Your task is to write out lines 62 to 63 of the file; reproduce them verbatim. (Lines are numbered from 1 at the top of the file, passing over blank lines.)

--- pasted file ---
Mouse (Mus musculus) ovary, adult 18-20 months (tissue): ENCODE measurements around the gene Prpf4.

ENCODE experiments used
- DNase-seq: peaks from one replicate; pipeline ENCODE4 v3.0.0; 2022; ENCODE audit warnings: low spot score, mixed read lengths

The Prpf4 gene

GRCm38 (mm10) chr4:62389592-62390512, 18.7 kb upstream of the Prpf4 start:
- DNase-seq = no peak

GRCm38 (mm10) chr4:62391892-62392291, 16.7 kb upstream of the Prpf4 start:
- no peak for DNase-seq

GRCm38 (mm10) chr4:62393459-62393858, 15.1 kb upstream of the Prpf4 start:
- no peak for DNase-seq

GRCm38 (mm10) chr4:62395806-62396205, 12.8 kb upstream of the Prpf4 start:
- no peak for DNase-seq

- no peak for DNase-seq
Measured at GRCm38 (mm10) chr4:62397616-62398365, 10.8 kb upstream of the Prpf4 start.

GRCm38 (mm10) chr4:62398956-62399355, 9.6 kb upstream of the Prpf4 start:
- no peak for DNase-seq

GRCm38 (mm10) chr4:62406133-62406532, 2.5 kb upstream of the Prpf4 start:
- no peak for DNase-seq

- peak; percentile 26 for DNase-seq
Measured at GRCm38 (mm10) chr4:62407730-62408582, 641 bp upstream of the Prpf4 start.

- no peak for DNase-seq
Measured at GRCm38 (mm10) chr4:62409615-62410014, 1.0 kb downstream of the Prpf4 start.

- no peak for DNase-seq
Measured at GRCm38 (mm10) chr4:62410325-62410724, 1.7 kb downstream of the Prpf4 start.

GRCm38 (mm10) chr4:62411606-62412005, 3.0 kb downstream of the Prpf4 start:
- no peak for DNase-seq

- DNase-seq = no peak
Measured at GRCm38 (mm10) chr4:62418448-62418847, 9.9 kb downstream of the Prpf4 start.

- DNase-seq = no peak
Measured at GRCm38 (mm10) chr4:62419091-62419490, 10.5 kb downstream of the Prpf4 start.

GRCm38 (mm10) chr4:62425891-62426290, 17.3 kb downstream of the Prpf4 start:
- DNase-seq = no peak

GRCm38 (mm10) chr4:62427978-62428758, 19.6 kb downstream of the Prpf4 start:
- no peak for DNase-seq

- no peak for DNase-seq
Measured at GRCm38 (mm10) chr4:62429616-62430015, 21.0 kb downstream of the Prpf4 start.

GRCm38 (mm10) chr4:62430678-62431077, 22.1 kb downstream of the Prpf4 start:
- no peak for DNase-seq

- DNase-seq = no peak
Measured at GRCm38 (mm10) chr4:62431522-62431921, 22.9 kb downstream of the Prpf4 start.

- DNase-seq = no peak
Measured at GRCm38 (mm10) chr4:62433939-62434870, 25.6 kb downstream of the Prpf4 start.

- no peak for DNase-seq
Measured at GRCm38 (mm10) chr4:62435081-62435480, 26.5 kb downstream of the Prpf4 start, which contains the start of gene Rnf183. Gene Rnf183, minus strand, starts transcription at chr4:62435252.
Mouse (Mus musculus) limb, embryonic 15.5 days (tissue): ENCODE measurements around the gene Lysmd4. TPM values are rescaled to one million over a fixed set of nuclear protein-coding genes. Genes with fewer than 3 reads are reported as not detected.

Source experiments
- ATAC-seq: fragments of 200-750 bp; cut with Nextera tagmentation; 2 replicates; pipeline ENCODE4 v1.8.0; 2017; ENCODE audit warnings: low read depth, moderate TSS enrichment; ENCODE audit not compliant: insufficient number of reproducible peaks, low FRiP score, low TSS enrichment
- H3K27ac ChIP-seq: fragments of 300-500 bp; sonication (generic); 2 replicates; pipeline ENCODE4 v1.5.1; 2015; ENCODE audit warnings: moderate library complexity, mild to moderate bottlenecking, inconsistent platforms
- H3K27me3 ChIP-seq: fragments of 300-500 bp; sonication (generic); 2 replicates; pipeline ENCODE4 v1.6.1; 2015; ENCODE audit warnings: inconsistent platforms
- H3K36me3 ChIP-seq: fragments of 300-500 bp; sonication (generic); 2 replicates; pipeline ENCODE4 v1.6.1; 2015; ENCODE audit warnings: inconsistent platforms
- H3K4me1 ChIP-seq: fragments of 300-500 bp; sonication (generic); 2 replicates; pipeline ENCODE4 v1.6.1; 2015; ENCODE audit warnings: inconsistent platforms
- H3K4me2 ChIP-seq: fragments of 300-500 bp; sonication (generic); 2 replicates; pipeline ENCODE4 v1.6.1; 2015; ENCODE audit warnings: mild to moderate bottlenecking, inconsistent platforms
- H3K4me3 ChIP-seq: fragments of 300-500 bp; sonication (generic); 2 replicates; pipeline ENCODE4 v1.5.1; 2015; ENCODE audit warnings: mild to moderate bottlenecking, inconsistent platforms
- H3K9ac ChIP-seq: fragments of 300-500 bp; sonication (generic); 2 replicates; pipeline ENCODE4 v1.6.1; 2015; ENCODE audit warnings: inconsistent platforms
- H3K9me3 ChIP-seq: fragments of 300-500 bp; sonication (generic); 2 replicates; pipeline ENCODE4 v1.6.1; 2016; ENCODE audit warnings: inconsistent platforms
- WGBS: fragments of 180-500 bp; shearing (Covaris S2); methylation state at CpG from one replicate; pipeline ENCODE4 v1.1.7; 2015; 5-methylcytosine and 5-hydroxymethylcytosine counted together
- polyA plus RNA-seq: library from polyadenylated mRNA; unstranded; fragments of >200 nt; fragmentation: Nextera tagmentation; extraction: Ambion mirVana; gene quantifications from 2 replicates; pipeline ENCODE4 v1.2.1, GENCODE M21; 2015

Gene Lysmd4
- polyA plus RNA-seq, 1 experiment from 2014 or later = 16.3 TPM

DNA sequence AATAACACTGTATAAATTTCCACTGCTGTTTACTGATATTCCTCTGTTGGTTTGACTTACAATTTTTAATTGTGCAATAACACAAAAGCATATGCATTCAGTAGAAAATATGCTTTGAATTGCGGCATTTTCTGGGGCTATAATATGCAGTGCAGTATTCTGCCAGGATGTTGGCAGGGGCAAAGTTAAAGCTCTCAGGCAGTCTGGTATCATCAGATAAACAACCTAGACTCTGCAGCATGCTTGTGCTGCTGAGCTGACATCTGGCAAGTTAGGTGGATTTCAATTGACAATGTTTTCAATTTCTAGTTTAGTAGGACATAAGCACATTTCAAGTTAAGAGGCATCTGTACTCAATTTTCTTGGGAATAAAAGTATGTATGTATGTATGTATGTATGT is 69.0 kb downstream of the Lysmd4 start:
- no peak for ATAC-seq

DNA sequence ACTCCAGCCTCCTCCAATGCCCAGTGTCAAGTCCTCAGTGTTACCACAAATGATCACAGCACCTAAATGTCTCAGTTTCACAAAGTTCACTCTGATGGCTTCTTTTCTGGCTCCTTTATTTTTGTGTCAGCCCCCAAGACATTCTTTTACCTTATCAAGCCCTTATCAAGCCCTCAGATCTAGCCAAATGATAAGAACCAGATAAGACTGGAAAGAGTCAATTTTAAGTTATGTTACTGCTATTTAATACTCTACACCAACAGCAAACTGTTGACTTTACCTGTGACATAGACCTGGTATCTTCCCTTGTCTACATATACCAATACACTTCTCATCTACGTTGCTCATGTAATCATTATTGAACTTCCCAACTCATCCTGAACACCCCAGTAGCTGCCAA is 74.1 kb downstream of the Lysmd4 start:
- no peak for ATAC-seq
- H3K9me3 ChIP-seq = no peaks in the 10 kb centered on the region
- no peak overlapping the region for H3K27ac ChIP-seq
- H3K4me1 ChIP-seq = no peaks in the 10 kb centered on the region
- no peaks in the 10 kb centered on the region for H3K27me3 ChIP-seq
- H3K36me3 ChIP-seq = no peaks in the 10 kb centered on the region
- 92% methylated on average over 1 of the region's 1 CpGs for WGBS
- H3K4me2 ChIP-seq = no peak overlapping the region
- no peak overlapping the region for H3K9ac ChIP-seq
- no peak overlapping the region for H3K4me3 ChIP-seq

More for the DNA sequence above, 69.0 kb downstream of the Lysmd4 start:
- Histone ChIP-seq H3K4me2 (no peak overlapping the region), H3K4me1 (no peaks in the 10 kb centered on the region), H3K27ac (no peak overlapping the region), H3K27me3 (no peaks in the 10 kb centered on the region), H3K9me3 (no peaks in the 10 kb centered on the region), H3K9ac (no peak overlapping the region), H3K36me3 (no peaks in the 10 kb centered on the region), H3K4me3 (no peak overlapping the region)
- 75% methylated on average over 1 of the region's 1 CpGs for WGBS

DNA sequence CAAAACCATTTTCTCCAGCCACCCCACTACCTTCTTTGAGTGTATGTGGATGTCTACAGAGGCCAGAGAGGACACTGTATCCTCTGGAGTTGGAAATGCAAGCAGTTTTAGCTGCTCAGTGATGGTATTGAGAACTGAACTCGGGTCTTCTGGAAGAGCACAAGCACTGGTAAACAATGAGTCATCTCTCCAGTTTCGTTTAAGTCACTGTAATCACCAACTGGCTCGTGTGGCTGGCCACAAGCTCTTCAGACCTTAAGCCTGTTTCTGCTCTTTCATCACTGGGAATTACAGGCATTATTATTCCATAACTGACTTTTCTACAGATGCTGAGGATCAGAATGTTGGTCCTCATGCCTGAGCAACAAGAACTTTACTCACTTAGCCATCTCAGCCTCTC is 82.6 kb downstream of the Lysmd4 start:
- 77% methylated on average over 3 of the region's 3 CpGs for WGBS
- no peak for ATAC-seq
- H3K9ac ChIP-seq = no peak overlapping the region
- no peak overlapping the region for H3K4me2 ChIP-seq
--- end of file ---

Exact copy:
DNA sequence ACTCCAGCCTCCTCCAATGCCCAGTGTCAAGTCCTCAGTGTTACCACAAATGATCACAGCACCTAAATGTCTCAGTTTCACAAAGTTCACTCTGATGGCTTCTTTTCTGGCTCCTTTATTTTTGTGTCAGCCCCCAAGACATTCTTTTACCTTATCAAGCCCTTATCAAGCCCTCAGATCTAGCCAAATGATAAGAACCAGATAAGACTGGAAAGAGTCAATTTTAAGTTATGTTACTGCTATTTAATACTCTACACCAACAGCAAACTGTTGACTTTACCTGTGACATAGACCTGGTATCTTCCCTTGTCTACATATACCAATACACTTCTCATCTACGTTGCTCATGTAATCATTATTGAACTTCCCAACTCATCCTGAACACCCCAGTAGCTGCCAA is 74.1 kb downstream of the Lysmd4 start:
- no peak for ATAC-seq